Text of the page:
skeleton

ture

using

the

Neurohr

shoe

as

a precision

po&on

of

the

attachment

which

is

cast

as

part

cation

of

force

for

saddle

movement.

 

2

with

step.

B,

The

of

rest.

of

a

lower

A,

the

bilateral

Lingual

skeleton.

bar.

D,

 

J. Pros.

Den.

 

Janclary,

1954

corresponding

mandrel.

distal

extension

 

partial

den-

B,

Clasp

arm.

C,

Male

Saddle.

E,

Point

of

appli-

extension   partial den- B, Clasp arm. C, Male Saddle. E, Point of appli-
  SIMPLICITY   IN DISTAL   EXTENSION   PART1 AI, DENTURE   Fig. 3.-A
 

SIMPLICITY

 

IN

DISTAL

 

EXTENSION

 

PART1

AI,

DENTURE

 

Fig.

3.-A

lower

 

cast

on

a

surveyor

showing

the

positioning

of

the

second

shoe

in

tlte

abutment

casting.

A,

Fulcrum

 

line.

B,

Williams

 

Parallelometer.

 

D,

Rubber

band.

E,

Ncu-

rohr-Williams

mandrel

holding

shoe

No.

2

with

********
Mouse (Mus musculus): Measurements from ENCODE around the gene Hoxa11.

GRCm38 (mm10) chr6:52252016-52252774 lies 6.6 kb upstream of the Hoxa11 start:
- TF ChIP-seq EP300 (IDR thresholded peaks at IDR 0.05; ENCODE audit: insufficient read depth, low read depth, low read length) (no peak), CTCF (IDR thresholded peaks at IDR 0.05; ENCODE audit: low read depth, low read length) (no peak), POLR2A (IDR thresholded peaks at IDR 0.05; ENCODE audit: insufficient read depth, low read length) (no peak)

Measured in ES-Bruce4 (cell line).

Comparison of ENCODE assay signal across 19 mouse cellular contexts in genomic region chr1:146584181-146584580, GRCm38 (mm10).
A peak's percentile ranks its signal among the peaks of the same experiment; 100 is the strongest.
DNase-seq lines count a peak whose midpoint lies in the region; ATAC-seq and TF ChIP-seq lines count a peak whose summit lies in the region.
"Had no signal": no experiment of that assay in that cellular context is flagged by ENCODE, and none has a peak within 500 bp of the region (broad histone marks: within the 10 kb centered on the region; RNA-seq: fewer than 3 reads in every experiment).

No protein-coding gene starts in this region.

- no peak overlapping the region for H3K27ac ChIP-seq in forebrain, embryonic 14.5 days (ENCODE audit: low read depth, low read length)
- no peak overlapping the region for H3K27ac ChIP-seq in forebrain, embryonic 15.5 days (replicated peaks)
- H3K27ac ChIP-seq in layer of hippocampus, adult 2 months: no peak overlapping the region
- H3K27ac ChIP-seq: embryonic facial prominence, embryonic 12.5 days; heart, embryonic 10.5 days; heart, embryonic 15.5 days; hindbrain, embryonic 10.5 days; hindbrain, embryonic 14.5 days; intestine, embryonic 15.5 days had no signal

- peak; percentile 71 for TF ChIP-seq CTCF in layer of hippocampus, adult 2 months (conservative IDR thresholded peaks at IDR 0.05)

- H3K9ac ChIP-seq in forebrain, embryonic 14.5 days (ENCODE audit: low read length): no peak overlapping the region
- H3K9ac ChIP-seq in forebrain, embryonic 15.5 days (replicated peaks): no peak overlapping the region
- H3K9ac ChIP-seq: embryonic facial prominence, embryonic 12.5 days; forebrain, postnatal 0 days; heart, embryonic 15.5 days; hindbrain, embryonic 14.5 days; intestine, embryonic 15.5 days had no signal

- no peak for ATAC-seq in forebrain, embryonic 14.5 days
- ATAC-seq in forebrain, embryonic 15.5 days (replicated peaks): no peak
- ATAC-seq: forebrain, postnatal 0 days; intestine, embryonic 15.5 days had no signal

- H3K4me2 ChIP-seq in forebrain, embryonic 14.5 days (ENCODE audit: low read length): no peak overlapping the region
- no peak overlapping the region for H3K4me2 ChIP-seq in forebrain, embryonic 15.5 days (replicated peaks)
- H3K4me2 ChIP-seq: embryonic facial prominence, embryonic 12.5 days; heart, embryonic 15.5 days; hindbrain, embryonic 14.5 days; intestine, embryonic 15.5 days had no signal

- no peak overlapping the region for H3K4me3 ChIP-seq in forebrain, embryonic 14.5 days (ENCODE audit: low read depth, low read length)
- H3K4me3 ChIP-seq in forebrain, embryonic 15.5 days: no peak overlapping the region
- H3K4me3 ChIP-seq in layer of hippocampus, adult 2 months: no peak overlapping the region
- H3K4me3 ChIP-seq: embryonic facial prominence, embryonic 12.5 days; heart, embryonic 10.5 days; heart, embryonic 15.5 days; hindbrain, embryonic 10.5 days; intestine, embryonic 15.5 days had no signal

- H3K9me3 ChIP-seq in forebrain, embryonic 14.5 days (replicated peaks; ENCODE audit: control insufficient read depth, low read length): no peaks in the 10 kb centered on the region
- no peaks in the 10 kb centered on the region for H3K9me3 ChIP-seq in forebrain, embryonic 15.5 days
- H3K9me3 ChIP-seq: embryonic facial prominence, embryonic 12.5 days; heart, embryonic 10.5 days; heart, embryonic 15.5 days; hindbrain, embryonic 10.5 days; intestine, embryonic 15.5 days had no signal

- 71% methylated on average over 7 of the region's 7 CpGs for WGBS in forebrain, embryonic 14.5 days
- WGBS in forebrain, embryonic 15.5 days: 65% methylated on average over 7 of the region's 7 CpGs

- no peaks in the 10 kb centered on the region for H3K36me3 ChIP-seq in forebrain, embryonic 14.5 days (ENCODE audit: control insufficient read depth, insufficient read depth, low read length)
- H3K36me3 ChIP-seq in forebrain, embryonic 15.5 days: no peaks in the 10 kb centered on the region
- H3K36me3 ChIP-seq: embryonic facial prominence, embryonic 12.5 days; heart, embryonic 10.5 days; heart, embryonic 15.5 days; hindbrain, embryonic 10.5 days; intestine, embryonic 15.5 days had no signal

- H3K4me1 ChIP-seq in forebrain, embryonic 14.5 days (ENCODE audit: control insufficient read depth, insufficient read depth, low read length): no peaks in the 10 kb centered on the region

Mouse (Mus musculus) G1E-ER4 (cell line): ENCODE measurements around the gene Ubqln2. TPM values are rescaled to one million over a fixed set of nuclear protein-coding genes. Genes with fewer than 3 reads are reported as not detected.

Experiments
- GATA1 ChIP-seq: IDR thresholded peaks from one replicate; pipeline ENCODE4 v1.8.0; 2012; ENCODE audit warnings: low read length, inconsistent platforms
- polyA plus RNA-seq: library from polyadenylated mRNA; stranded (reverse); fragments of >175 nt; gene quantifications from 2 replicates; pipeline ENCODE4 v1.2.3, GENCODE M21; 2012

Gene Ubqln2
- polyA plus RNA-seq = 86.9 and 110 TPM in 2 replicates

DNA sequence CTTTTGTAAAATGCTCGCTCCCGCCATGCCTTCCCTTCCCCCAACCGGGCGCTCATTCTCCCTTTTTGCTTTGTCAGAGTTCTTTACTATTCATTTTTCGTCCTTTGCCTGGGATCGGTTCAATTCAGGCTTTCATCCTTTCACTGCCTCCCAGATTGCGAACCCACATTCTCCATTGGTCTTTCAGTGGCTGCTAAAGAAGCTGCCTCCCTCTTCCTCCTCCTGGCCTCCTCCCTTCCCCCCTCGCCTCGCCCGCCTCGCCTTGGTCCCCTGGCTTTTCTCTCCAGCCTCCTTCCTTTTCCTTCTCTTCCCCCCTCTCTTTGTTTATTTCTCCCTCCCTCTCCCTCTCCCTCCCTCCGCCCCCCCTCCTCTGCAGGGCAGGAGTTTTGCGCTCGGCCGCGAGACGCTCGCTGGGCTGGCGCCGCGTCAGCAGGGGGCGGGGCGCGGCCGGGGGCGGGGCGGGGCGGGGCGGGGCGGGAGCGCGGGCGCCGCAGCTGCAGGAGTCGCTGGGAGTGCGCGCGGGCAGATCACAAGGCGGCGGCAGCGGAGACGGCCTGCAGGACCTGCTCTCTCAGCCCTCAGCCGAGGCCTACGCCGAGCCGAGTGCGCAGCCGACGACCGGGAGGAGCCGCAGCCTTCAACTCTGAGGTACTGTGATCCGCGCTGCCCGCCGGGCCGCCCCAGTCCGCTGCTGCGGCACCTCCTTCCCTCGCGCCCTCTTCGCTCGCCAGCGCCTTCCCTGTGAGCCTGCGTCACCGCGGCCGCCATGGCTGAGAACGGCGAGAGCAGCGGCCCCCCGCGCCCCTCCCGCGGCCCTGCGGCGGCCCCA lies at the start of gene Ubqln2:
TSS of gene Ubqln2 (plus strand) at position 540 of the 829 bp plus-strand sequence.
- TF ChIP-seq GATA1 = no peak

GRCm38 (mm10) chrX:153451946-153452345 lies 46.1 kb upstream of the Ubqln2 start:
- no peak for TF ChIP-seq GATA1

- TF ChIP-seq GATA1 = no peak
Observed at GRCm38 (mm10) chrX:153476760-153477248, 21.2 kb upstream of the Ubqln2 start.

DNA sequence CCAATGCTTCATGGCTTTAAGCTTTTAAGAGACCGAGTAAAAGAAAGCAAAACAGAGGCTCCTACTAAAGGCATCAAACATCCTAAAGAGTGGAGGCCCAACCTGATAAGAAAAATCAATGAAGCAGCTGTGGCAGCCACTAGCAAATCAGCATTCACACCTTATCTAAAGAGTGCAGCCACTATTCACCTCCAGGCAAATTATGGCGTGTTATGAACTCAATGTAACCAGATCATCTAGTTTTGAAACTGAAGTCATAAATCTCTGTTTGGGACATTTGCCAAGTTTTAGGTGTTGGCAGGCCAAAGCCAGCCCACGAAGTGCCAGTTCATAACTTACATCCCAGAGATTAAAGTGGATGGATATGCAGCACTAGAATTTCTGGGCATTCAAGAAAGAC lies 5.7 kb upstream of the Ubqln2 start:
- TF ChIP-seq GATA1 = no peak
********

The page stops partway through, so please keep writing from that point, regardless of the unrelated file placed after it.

step.

F,

Crossbar

soldered

to

the

mandrel

stem.

G,

Surveyor.

 

Labia\

 

Fig.

4.-Vertical

section

in

the

lower

incisor

region

showing

the

relationship

 

of

the

lingual

bar

to

the

tissue.

A, Lingual

 

bar.

B,

Soft

tissue.

C, Lower

incisor.

 
bar to the tissue. A, Lingual   bar. B, Soft tissue. C, Lower incisor.  

90

RYBECK

f

Pros.

anuary,

Den.

1954

The

castings

are then

removed

from

the mouth

and dried.

A

thin

layer

of

a separating

material,

such as whiting

in

the

form

of

a paste,

is placed

inside

the

castings

and then dried

out

over

a low

flame.

 

The

castings

are

now

seated

back